The Mental Health Benefits of Having a Garden

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  •  Gardening provides numerous mental health benefits, including reducing stress and fostering a sense of purpose.
  • Outdoor activity can promote social connections and serve as a mindfulness practice to manage mental health conditions.
  • Physical benefits include increased Vitamin D levels from sunshine, better cardiovascular health, and improved sleep.
  • Starting a garden involves lawn maintenance, choosing suitable plants, acquiring essential supplies, and planting.
  • Gardening, both rewarding and therapeutic, is a hobby offering mental health benefits accessible to all.

Gardening is an activity that has been around for centuries. It’s a hobby that can bring joy and satisfaction to people of all ages, but it also has some unexpected benefits for your mental health. In recent years, there has been a growing body of research that suggests that gardening can have a positive impact on your mental and emotional well-being. Here’s what you need to know about gardening today, why to try it out, and how to get started.

Gardening Today

It’s estimated that about 55% of the households in the United States have some garden, and that number is growing. Gardening allows you to connect with nature and get in touch with your creative side; it’s a great way to improve your health and well-being. Here are some mental health benefits of having a garden today.

1. Reducing Stress and Anxiety

For many people, gardening provides a space to escape from everyday life’s stresses. Spending time outdoors, getting your hands in the dirt, and being surrounded by the natural beauty of plants can all help to calm the mind and reduce feelings of stress and anxiety. Studies have shown that spending time in nature can lower cortisol levels (the hormone associated with stress) and improve overall mood.

Women doing gardening

2. A Sense of Purpose

Gardening can provide a sense of purpose and accomplishment, particularly for those who struggle with mental health issues. When you plant a seed and watch it grow into a healthy plant, you experience a sense of pride and accomplishment. This can be particularly beneficial for those who struggle with depression or other mental health conditions, as it provides a sense of purpose and meaning.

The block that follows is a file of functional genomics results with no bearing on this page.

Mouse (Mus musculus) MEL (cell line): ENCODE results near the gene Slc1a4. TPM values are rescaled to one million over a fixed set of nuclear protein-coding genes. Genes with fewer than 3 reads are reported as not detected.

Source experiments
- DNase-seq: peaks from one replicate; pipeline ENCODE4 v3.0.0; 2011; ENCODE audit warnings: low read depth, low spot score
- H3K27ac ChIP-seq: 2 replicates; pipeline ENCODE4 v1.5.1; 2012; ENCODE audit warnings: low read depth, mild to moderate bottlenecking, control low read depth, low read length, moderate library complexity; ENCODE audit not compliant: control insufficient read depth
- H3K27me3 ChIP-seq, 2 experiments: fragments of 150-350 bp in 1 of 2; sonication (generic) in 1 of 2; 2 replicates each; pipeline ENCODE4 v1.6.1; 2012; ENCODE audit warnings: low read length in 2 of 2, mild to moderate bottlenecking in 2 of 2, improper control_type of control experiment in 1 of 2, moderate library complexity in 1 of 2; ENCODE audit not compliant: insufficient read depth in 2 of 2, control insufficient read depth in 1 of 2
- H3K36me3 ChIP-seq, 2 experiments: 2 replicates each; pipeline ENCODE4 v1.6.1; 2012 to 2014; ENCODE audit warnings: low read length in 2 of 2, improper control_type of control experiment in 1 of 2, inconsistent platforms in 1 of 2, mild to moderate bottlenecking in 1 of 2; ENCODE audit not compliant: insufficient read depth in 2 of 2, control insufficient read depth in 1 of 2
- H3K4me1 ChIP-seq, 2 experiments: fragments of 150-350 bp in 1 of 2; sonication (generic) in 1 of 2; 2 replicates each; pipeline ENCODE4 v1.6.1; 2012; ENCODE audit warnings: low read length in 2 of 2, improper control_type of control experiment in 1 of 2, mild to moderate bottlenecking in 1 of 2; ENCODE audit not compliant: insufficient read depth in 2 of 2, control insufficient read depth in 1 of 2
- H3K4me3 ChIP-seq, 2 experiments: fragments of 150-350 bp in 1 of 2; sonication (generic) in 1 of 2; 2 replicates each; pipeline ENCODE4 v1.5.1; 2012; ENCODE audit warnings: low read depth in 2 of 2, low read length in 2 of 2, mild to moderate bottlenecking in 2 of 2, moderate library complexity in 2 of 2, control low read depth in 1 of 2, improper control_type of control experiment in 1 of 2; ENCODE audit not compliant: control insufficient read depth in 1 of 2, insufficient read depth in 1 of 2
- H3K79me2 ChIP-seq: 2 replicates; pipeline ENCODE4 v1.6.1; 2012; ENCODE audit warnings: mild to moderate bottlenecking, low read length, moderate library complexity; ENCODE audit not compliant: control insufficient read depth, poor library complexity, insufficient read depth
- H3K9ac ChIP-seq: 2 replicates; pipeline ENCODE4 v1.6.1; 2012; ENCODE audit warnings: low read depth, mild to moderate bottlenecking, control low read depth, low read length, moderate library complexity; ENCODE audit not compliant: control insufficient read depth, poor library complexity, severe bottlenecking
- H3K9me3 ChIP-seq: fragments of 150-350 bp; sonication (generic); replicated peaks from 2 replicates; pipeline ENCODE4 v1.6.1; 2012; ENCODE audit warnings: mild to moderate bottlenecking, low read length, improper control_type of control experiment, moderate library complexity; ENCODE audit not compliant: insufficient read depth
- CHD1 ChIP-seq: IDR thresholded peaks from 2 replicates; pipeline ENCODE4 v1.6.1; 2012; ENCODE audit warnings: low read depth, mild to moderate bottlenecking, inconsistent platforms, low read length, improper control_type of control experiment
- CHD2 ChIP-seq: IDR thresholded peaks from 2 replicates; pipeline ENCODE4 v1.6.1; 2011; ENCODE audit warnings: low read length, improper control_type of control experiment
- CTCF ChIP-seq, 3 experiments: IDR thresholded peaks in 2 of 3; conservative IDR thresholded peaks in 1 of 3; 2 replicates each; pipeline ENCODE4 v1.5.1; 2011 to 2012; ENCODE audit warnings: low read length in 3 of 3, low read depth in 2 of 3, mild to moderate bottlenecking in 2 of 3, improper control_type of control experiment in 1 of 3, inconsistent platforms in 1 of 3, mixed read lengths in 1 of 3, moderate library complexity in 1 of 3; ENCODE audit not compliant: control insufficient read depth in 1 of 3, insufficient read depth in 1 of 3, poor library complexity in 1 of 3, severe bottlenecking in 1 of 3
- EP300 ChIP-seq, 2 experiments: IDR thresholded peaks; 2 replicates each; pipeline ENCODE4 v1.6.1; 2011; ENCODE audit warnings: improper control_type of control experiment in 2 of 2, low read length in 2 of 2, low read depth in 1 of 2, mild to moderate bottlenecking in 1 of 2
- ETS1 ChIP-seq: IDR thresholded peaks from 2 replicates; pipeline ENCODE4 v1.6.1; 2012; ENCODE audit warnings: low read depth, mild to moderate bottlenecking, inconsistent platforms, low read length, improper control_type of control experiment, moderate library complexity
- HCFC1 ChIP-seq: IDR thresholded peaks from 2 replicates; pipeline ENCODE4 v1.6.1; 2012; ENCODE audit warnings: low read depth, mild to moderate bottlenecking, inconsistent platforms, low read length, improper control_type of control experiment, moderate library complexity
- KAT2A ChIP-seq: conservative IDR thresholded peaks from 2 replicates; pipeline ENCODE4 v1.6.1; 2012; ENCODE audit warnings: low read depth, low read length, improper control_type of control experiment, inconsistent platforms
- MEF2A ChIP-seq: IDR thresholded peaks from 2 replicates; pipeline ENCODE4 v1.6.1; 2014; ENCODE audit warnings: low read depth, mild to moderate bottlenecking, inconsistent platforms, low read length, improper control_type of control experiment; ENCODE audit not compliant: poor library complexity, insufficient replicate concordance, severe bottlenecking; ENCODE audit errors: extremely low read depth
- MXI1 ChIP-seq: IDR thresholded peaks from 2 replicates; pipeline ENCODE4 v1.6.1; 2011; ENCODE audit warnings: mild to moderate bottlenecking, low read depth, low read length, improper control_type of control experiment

3. Social Connection

Gardening can also provide an opportunity for social connection. Joining a gardening club or sharing produce from your garden with others can foster a sense of community and provide opportunities for social interaction. This can be particularly valuable for those who struggle with social anxiety or feel isolated.

4. Mindfulness and Meditation

Gardening can be a meditative activity that allows you to be present in the moment and focus on the task at hand. Weeding, pruning, and planting can be done mindfully, allowing you to tune out distractions and focus on the present moment. Studies have shown that mindfulness techniques such as meditation can help treat anxiety, depression, and other mental health conditions.

5. Improved Sleep and Physical Health

In addition to the mental health benefits, gardening can also have physical health benefits. Spending time in the sunshine can increase Vitamin D levels, essential for bone health. Gardening can also be a low-impact exercise that provides cardiovascular benefits and promotes better sleep.

How to Get Started

There are various ways you can get started with your garden. Here are four steps.

Get Your Lawn Maintained

The first step is to get your lawn maintained. This involves mowing, weed control, and fertilizing the soil. A well-maintained lawn will help ensure that your plants have a good foundation to grow in. If you don’t have the time to do this, consider hiring a local lawn maintenance company. The company can help you with the basics of lawn care and maintenance.

Watering garden

Choose Your Plants

The next step is to choose your plants. Research which plants will work best in your climate and soil, so you can make sure they thrive. Consider starting with easy-to-care-for plants such as herbs, succulents, or perennial flowers that require minimal care.

Get Supplies

Once you’ve chosen your plants, it’s time to get supplies. If you don’t have an outdoor space or a garden bed, you’ll need soil, compost, mulch, and containers for planting. You may also want to purchase garden tools such as shovels, rakes, hoes, and trowels.

Plant Your Garden

Finally, it’s time to plant your garden. Depending on your chosen plants, you may want to start by preparing a gardening bed or containers for planting. Ensure your soil is moist before planting, and fertilize as needed. Then, place the plants in the soil and water them regularly.

Gardening can be rewarding and therapeutic, with numerous mental health benefits, from reducing stress and anxiety to providing a sense of purpose. Whether you’re just getting started or have been gardening for years, there are plenty of ways to reap the rewards of this beloved hobby.

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